Why do people Buy Investment Property?
There are many reasons.
Over the years, our clients have cited the following main reasons:
- They understand property, can see it, touch it and manage it themselves.
- They are risk adverse and like the slow and steady gains in property as opposed to the potential wild swings in the share market
- There are huge tax benefits available and the Tax Office ends up subsiding your purchase over time
- One day they want to move into the investment property as their final home
- They want to use their super to invest in property via a self managed super fund (SMSF) rather than leave their super to someone they don’t even know to manage
- They want to be able to provide a property for their kids in the future as house affordability continues to deteriorate
Using Equity to Buy Investment Property
You can use the equity you have built up in your own home to buy and investment property.
Ideally you need a 20% deposit to purchase a property. You can get by with a lower % but you will need to pay loan mortgage insurance and that’s expensive.
Instead of putting down a 20% cash deposit you can use the value you have in your home.
Home Value: $ 500,000
80% Of Home Value: $ 400,000
Less: Loan Against Home: $ 250,000
Net Equity Available: $ 150,000
This $ 150,000 net equity becomes the maximum deposit you can use to purchase an investment property. This amount becomes your 20% deposit.
Assuming you earn enough and have no problems with servicing, this $ 150,000 equity can equate to a maximum investment property value of $ 750,000 (including costs)!
Of course you don’t have to buy a rental property worth $ 750,000, but this example shows you the potential power of unlocking the equity in your home.
What is Negative Gearing?
“Negative gearing” occurs when the expenses of an investment exceed the income received from that investment.
With property, it occurs when the expenses you pay (council rates, interest, water rates, etc) exceed your rental income.
When a property is negatively geared, it makes a loss. This loss is tax deductible and available to offset your other income including salary and wages income and business profits.
This means you pay less tax or get a tax refund.
The tax refund lowers the overall cost of holding that property.
In effect, the Tax Office subsidises the ownership of your rental property.
The real skill comes in maximising your tax deductions against the investment property and that is where Loan Initiatives are experts.
Rental Income $ 15,000
Less: Expenses ($ 25,000)
Rental Loss ($ 10,000)
Tax Refund at 34% effective rate $ 3,400
Tips for a Successful Investment Property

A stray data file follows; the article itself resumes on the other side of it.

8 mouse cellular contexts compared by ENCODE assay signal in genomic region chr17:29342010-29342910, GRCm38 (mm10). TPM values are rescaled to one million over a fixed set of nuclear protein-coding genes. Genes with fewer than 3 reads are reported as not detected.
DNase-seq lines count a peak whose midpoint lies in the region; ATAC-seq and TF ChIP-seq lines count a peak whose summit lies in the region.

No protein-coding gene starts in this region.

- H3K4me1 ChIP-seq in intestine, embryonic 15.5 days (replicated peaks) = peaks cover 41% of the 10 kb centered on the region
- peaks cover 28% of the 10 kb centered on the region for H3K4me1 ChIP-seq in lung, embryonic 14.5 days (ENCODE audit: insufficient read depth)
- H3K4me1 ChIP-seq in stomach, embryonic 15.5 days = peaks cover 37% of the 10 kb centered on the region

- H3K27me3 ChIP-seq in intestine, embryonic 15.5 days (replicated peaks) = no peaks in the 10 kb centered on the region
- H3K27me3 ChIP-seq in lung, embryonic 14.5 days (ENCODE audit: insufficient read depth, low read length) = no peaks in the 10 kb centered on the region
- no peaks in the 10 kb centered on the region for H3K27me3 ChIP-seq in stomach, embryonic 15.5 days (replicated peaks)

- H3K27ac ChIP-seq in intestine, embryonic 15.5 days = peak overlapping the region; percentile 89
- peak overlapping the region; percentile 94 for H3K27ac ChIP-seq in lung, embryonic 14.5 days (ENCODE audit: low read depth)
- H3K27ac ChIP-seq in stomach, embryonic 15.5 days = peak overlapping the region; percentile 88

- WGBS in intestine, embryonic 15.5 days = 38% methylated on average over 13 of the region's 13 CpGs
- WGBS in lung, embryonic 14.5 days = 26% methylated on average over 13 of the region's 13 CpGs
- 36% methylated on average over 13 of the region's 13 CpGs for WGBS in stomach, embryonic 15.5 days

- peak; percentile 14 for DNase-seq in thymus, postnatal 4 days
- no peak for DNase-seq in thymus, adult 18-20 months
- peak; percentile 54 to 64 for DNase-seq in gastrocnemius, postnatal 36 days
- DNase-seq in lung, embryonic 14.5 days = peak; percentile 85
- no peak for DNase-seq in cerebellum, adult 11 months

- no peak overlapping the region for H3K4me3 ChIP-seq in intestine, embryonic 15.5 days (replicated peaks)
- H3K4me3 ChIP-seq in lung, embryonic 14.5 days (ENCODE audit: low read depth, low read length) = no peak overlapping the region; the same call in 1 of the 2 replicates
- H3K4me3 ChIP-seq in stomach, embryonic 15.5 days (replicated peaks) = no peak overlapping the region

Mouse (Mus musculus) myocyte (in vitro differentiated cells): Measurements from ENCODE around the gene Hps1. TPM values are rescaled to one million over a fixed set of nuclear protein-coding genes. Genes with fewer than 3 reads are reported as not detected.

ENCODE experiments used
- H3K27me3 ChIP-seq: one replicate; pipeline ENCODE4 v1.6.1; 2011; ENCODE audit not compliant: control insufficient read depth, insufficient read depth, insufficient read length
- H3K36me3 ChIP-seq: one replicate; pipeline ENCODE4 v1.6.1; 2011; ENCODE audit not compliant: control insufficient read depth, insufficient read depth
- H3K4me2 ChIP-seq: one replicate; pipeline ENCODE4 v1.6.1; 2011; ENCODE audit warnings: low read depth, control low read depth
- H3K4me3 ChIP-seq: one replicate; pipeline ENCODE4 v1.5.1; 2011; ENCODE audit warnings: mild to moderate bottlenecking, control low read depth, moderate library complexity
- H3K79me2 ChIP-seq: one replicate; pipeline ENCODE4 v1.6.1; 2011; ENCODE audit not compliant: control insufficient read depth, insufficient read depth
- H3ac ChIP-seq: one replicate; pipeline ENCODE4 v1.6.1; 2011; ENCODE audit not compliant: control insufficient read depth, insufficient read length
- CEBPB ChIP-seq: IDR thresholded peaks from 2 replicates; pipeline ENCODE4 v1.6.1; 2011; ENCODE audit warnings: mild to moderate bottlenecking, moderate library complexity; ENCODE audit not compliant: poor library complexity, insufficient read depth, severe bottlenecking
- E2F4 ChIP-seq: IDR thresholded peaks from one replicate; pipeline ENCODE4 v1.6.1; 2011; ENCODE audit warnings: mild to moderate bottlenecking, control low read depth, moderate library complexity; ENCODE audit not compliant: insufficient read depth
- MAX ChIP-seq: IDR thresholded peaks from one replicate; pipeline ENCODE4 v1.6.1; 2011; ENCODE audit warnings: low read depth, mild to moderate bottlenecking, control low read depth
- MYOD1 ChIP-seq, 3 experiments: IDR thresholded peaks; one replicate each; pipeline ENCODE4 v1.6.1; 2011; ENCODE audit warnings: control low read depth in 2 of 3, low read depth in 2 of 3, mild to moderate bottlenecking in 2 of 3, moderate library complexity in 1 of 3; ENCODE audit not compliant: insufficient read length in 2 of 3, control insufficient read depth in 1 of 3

In order to get the most out of your investment property and make it a hassle free investment, every investor should consider the following issues.
Self Management vs Property Manager
Who will be responsible for collecting rent, inspecting the property and organising maintenance?
You can do it yourself or appoint a property manager, usually via a real estate agency. Property managers will charge you a percentage of rent received for their services.
Your choice will depend on whether you are interested in controlling the process and the amount of time you have.
In South Australia, the laws pertaining to investment property rental are governed by the Office of Consumer and Business Affairs (OCBA).
Unless you are planning to move into your rental property at some time in the future, it is important not to get emotionally attached to it when purchasing. Research the type of property you will be buying and remember it is an investment you are making to create wealth.
Consider what appeals to the market, not your own personal preferences.
This is readily available insurance, sometimes linked to your building insurance. Landlord insurance:
- Protects you against damage caused by your tenant to the property;&
- Gives you piece of mind that your cash flow is covered if the tenant defaults
Getting the ATO to subsidise your property purchase is one of the main drivers for many clients to purchase an investment property. Things to consider include:
- Negative gearing and its tax effect
- What your property actually costs you each week after tax
- PAYG withholding variations
- Timing of paying certain expenses
- Strategies in respect of change of use of the property
Interest only vs principal and interest
How you repay your loan can affect your tax refund and family budget position:
- Do you plan to reduce the debt quickly via principal and interest repayments
- Can you structure your affairs to maximise your tax benefits
- Would you prefer interest only repayments to maximise your cash flow for other purposes
Depending on the age of the property you buy, you may be able to claim depreciation on the building structure and all improvements over the life of your rental property.
This concession represents one of the major tax benefits of owning an investment property:
- Consider capital gains tax implications of claiming depreciation
- Engage a Quantity Surveyor who provides a money back guarantee in respect of tax savings
Capital gains vs high rental returns
Generally investors purchase properties that have either a good chance for capital growth or high rental returns.
It is rare to find a property that provides both at the same time.
- Consider your investment objectives and tax position – do you want/need instant cash flow or would you prefer to defer you tax through unrealised capital gains.